I recently read an article about the problems with leadership development. The authors (Gordon Curphy, Robert Hogan, and Robert B. Kaiser) shared some interesting statistics and suggested that leadership development is broken. They outlined six problems that undermine leadership development initiatives and made 7 recommendations regarding what to do about the problems.
Here are the statistics they shared:
1) Over the past two decades U.S. corporations doubled their annual spending on various forms of leadership development to $14 billion.
2) According to a 2012 poll by The Center for Public Leadership at Harvard University, 70 percent of Americans believe there is a leadership crisis that will lead to a national decline unless we find better leaders.
3) A 2011 survey by consultancy Development Dimensions International Inc. of 14,320 executives reported that 38 percent of line leaders and 25 percent of HR leaders gave their organizations high ratings for leadership and only 32 percent and 18 percent, respectively, thought their organizations had the necessary bench strength to meet future business needs.
4) 75 percent of respondents to a Brandon Hall Group survey described their leadership development programs as ineffective.
Given these statistics it is easy to assume that leadership development is broken.
But how do we go about improving this problem? What actions can organizations take to develop their leaders. Here are a few thoughts I wanted to add to the list provided by Curphy, Hogan and Kaiser.
In this day and age, where knowledge work and complexity are the norm, we need a new perspective on leadership. Leadership is no longer associated with a position or a person. Gone are the days where individuals can rely on one leader - the hero - to solve our problems. Today, everyone must act like a leader.
This even holds true in beauraucratic organizations. No matter how hard you try to create controls such as policies and procedures you will loose the game if you only think of people as resources who need to follow procedures and do as their told. Think of a large organizations like the Department of Defense (DOD). Close to 4 million employees span the globe and perform countless actions - from defending our country to filing paperwork. Although the DOD is a beauraucracy - with rigid policies and procedures - they also recognize that they can't control everything. In an organization as large and complex as the DOD someone at some point will have to quickly make a decision that is critical to the organization's success. Perhaps that is why they invested 172 billion on training in 2012.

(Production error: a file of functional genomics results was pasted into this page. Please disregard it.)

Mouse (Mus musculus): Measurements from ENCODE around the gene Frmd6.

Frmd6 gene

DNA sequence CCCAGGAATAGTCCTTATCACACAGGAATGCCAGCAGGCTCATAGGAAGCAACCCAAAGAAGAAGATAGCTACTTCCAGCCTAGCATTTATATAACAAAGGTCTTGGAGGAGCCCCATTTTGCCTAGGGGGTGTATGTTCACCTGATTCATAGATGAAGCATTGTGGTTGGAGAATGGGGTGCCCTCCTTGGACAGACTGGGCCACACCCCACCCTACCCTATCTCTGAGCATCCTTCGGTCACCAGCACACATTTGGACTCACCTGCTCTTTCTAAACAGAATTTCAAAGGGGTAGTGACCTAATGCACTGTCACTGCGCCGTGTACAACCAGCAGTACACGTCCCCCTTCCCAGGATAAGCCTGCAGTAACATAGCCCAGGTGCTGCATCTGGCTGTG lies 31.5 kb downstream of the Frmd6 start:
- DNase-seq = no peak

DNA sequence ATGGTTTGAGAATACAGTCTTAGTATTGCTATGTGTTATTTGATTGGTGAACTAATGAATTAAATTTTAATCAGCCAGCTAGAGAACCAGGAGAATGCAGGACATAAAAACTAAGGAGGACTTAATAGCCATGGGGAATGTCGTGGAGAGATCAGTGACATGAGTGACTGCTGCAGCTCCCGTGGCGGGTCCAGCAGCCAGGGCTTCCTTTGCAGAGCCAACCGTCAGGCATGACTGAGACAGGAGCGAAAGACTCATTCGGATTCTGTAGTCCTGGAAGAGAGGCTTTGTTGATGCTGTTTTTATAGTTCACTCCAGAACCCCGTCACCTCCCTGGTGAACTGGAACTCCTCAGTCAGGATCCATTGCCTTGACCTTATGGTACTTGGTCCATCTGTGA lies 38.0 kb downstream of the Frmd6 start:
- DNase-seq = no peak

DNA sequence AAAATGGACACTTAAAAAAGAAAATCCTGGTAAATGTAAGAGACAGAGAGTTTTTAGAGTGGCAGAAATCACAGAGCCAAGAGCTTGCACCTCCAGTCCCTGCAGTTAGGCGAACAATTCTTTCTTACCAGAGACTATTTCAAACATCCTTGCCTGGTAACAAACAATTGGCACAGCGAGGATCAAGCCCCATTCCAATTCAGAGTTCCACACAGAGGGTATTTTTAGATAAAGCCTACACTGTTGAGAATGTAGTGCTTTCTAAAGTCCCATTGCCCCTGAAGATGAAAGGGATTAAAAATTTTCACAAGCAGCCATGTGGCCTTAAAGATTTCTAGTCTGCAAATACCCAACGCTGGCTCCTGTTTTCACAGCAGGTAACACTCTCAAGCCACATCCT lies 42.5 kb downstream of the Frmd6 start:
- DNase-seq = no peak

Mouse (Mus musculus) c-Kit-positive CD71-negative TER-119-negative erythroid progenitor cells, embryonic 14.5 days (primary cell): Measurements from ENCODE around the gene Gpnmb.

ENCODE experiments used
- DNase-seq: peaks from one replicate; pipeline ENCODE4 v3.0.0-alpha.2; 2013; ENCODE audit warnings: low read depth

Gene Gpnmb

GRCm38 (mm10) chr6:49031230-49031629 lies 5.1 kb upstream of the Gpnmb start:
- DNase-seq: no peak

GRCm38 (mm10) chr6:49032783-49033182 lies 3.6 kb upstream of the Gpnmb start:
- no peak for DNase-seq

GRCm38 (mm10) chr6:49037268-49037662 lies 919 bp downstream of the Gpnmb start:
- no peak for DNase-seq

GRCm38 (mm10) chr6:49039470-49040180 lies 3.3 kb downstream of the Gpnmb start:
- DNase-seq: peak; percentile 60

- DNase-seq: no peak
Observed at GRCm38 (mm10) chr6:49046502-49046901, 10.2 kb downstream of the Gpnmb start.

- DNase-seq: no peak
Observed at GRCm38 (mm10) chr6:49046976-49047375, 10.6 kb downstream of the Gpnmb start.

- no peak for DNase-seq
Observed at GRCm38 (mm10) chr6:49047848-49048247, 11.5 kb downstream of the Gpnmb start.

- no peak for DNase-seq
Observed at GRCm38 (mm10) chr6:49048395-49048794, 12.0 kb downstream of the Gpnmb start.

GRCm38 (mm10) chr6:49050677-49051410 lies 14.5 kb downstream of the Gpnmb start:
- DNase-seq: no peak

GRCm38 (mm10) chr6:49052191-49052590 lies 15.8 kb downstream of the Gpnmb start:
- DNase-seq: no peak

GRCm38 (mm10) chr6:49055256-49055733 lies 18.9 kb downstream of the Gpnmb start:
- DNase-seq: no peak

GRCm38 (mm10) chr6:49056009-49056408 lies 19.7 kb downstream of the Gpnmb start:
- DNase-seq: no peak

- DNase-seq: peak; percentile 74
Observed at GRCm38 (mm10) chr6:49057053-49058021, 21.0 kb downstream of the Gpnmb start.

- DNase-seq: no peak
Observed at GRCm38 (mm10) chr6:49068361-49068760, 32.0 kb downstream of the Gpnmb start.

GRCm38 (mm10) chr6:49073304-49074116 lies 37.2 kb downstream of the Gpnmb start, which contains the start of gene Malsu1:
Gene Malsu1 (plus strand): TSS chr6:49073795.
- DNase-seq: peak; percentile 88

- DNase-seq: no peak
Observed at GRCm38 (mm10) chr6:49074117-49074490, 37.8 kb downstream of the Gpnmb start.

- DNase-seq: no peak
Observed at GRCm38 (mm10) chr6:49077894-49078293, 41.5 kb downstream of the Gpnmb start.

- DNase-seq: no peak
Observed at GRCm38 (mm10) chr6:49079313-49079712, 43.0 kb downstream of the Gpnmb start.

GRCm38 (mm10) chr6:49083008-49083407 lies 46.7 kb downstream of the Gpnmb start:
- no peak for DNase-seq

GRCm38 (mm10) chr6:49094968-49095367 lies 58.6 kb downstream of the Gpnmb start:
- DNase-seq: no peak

What if we simplified leadership development.
Leadership development doesn't have to be a grandiose event or program that is costly and time consuming. Organizations don't need to hire expensive speakers to talk about their latest book. They should also think twice about paying for the big box training solutions that corporate training organizations and education institutions offer. These programs are expensive, time consuming, and ineffective. They might be efficient, but paying a sage to stand on the stage and deliver a scripted program does not meet people where they are.
The most effective leadership development happens in short bursts within the context of real world situations. One of my most memorable and effective leadership development experiences happened over a period of six months and countless 10 - 30 minute conversations with my boss and mentor. I was struggling with a disengaged, frustrated, unproductive employee and I was tasked with helping that person improve his performance. In six months I learned more through conversations with my boss than I did in any class I have ever attended. The coaching and guidance I received helped me to learn and apply what I learned within the context of a real world problem and helped me become a better leader.
What if organizations replaced classes with conversations?
What if experienced and less experienced leaders sat down to exchange ideas in an open and honest conversation with a simple objective - Learn Something?
This doesn't have to be complicated, designed or structured. Leadership development could become a series of 30 minute coaching conversations or 1 hour chats between one leader and another. Sure you could bring in outside sources to engage in conversations but you wouldn't necessarily have to. Curiosity, inquiry, and learning could be the focus of these conversations. Real world issues could serve as the curriculum. Each conversation could start with a simple question like: "What are you hoping to accomplish tomorrow" and the instruction could take the form of thoughtful questions to help each other discover different perspectives, strategies, and tactics.
If we want to improve the way we develop leaders we should improve the way we engage with them. Don't send them to a class. Talk to them about about the challenges they face. Discuss their vision of the future. Chat about their strategy and tactics. Help them find purpose and meaning in their work.
When people have meaningful conversations interesting things happen. People seem to discover solutions that are creative and innovative. Individuals turn into leaders when conversations create a spark and continue to fuel the leadership fire.
The simplest way to help someone grow is to engage in conversations with them.
Let's change the way we think about developing leaders.